RealNames, the company that championed the idea of finding information on the Internet by navigation rather than by searching, will close on Monday, according to former chief executive Keith Teare, who said he was terminated on Friday along with 79 other employees.
RealNames' keywords, which resolve URLs from common words entered in the Internet Explorer taskbar, will cease to function at the end of June. The company's assets will be sold off.
Teare, who founded RealNames in 1997 to provide what he believed would be an easier way for people to find information on the Internet, blamed Microsoft's refusal to renew its agreement to continue to support RealNames in Internet Explorer.
With some 90 percent of browser market share, the tie-up with Internet Explorer was crucial to RealNames' survival, said Teare in a message posted on his personal Web site.
"Last Tuesday Microsoft informed me that it was not renewing RealNames Corporation's contract to resolve Keywords in the IE browser," wrote Teare in his missive. When the current contract comes to an end on 28 June, 2002, he said, the service will be terminated. "I am sure that Microsoft will do an excellent job of misinforming the public about the reasons for this decision and so I want to put the record straight," he wrote.
In his account of what happened, Teare does not pull any punches. His account of the situation includes a rough transcript of the final meeting between RealNames and Microsoft, together with email addresses of the Microsoft employees who made the decision -- though on Monday morning the email addresses had been removed.
What sealed RealNames' fate, said Teare, was not money, but an inability among Microsoft employees to embrace "any vision that includes non-owned infrastructure." There is, he said, an internal war at Microsoft between those who want to work in wholly owned environments where it is possible to have full control and those who understand the need for Microsoft to build infrastructures such as .Net. The latter group, claimed Teare, seem to have lost the battle.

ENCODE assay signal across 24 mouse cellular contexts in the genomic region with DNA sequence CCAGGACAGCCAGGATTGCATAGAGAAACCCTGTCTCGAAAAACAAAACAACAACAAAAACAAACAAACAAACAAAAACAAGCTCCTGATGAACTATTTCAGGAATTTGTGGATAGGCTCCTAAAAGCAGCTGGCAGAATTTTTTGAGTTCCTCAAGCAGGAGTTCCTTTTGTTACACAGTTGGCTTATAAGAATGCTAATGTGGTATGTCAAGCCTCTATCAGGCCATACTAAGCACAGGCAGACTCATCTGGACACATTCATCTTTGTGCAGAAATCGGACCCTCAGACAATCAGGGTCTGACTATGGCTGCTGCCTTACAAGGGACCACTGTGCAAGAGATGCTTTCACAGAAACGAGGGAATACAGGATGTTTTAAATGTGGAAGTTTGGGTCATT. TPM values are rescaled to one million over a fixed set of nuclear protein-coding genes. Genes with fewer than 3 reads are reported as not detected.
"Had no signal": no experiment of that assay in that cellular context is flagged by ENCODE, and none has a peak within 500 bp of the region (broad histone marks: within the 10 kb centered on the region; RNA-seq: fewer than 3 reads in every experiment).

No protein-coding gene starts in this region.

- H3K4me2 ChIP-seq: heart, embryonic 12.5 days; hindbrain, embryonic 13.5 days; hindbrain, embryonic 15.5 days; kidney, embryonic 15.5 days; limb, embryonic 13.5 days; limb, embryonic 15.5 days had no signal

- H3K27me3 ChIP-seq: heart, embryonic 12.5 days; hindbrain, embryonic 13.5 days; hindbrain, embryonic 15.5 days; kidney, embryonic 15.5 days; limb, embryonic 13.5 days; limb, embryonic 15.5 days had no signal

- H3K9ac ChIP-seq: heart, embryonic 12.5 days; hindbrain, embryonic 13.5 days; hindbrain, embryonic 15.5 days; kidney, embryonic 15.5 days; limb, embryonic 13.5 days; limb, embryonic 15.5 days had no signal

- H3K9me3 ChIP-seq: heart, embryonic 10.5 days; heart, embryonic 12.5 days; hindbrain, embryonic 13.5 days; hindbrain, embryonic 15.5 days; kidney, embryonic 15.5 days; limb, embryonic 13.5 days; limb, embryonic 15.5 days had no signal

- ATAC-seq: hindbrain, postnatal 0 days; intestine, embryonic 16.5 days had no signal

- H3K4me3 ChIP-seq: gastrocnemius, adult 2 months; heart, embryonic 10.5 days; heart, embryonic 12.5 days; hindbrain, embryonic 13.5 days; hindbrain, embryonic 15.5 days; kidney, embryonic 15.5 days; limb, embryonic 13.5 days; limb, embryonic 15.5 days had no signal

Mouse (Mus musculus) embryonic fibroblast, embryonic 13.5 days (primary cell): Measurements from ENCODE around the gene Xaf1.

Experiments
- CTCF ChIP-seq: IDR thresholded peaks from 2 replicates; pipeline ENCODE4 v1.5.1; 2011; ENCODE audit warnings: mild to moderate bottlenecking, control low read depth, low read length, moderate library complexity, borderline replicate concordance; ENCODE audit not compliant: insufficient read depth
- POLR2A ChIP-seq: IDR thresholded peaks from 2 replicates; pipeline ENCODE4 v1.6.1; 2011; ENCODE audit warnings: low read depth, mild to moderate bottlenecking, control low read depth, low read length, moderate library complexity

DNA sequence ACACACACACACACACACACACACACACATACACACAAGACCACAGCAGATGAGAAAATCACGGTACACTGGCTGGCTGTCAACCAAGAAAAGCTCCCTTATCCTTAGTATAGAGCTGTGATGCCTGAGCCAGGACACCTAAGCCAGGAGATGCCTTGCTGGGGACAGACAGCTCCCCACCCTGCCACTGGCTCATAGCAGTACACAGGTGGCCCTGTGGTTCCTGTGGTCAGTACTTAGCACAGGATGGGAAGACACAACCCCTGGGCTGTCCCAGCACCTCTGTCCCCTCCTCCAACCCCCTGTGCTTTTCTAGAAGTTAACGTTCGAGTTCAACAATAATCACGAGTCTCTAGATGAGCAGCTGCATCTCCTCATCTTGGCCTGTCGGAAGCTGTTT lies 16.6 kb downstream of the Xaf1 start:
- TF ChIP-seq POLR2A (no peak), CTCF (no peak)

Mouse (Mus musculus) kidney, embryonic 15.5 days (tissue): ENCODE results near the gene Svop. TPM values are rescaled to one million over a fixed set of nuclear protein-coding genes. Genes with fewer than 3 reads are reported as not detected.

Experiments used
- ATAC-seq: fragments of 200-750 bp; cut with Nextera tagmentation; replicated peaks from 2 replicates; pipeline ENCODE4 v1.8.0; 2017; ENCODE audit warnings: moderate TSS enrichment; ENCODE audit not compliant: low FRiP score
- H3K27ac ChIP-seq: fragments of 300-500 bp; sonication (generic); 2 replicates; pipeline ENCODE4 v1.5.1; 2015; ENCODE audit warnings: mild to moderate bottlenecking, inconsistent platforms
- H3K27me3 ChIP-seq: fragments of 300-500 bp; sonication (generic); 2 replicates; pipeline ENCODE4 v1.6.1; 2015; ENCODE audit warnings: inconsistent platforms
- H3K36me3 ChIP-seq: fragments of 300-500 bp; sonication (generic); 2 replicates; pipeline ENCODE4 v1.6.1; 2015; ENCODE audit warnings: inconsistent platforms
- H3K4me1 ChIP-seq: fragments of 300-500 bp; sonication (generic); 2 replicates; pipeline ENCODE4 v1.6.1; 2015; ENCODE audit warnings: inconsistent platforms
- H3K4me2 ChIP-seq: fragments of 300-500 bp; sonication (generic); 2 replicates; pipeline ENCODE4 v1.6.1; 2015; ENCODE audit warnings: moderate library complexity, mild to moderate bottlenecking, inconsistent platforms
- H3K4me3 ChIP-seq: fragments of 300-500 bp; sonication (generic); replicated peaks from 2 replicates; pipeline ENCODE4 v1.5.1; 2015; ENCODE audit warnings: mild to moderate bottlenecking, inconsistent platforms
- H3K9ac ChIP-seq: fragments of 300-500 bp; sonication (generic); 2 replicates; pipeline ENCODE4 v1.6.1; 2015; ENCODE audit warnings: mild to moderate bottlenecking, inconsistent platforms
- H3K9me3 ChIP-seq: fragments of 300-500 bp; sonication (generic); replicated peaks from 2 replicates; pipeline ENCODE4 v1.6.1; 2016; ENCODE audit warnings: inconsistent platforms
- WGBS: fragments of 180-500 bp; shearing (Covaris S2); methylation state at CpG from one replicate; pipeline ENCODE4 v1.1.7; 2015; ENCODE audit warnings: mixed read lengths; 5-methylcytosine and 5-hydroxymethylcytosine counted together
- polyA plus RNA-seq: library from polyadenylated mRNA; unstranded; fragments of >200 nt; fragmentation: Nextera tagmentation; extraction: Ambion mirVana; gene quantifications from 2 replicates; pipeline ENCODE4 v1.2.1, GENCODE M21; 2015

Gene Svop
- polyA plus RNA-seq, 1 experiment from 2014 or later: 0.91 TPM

At the heart of the issue appears to be a consensus that the Domain Name System (DNS), which translates URLs into IP addresses, is unusable as a navigation tool. Bill Bliss, general manager of Search and Navigation Services, is quoted in Teare's account of the final meeting between the companies as agreeing that DNS is 'broken'. But, he said, Microsoft is the wrong company to fix it. "How much are we willing to do to fix it?" Bliss is reported to have said. "How much effort should we put into it? We are also typically seen as 'bad guys' if we try to do too much with Windows."
Teare said he interpreted the comments to mean that Microsoft prefers searching to naming. "This is because (Microsoft) controls search 100 percent whereas (it) could never control naming," he said. "Naturally I'm pretty unhappy about this," said Teare. "Microsoft seems to be playing the role of the referee who decides whether any innovations succeed... RealNames will not be the only victim -- there's a whole ecosystem that stretches all around the world that Microsoft is turning off."
Microsoft was not immediately able to comment.
Keith Tiere's Web site can be found here.